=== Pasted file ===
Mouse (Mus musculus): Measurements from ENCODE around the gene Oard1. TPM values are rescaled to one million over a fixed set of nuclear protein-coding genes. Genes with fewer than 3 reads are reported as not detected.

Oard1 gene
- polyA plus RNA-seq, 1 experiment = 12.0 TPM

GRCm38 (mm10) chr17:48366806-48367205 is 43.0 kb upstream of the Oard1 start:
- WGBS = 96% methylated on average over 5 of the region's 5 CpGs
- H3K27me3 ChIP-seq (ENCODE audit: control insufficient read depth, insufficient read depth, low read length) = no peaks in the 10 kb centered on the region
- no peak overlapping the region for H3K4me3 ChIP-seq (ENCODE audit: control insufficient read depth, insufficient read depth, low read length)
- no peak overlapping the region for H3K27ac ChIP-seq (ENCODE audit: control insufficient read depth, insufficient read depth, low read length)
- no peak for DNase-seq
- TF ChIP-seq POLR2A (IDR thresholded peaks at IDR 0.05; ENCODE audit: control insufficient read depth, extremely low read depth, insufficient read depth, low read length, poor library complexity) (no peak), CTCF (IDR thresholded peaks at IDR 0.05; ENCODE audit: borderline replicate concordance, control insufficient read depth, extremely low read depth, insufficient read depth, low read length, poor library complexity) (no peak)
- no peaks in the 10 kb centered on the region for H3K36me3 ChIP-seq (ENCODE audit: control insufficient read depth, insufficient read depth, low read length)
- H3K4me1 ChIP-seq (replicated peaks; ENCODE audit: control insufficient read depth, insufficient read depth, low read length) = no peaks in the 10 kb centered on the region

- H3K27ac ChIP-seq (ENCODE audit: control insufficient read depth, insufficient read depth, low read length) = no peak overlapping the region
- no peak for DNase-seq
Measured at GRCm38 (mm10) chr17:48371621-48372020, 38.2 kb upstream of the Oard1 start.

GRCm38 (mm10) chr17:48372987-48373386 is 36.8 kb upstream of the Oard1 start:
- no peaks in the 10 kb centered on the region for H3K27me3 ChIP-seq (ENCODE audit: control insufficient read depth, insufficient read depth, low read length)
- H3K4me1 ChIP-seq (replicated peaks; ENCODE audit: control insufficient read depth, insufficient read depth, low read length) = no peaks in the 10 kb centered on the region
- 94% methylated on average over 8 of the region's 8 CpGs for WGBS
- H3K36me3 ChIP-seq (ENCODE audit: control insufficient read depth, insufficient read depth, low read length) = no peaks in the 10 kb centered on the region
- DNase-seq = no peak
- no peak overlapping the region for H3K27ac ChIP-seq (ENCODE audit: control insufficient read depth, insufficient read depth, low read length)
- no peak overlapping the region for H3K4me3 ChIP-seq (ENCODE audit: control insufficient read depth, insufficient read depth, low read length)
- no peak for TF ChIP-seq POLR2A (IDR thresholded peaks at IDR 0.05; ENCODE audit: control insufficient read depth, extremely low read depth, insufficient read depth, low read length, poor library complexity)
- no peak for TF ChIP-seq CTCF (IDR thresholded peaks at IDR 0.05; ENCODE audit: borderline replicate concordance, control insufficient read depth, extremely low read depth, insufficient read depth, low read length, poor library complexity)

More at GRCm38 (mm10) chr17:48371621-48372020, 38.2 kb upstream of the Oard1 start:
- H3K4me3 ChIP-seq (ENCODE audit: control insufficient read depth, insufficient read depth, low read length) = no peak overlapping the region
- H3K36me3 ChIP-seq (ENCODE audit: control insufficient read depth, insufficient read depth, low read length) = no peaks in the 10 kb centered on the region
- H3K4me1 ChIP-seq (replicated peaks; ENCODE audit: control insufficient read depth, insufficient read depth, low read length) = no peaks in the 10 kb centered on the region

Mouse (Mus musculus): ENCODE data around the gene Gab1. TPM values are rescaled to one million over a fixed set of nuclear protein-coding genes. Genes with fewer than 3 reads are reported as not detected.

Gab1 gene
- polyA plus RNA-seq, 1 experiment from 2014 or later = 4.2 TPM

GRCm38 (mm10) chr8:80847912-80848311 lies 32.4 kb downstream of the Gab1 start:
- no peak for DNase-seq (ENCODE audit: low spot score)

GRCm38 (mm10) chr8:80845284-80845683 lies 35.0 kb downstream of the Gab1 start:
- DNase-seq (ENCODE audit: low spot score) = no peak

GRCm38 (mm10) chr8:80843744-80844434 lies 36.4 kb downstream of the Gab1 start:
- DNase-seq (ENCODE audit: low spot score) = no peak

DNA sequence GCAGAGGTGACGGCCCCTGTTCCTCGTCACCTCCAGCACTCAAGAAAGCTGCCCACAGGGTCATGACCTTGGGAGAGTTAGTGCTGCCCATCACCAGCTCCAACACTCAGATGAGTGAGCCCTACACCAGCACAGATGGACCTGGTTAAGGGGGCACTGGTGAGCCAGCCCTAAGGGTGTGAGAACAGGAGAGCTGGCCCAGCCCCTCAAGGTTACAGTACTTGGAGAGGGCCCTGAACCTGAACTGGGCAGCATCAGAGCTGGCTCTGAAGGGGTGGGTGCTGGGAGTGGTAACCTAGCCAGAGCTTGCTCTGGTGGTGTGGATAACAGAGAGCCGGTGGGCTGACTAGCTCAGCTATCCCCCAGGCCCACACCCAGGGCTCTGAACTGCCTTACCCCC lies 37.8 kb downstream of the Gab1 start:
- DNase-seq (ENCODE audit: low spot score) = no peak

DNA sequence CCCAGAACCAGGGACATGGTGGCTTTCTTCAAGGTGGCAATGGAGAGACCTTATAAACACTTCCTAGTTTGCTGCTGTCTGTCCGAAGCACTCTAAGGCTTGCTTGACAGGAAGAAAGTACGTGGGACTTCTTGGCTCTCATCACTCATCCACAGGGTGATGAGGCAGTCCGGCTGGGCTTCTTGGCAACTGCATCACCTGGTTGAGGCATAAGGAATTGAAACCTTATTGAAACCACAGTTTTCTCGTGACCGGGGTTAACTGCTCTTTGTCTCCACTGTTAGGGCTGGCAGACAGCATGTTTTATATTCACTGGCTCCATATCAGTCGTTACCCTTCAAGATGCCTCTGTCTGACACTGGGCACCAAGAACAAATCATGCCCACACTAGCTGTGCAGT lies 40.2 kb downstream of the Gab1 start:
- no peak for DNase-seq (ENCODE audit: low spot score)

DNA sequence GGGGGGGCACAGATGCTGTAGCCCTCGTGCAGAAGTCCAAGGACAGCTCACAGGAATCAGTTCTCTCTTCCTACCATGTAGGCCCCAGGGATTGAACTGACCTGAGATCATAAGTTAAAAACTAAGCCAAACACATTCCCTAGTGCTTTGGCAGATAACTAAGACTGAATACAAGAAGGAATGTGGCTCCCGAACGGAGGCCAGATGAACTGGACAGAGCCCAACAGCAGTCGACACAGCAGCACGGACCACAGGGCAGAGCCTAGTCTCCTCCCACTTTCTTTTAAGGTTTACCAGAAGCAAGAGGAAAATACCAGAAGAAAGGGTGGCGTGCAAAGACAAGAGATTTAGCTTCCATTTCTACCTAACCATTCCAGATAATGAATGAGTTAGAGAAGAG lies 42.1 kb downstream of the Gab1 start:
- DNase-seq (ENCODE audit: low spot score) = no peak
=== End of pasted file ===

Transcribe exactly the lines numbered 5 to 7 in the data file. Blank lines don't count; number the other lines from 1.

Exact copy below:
- WGBS = 96% methylated on average over 5 of the region's 5 CpGs
- H3K27me3 ChIP-seq (ENCODE audit: control insufficient read depth, insufficient read depth, low read length) = no peaks in the 10 kb centered on the region
- no peak overlapping the region for H3K4me3 ChIP-seq (ENCODE audit: control insufficient read depth, insufficient read depth, low read length)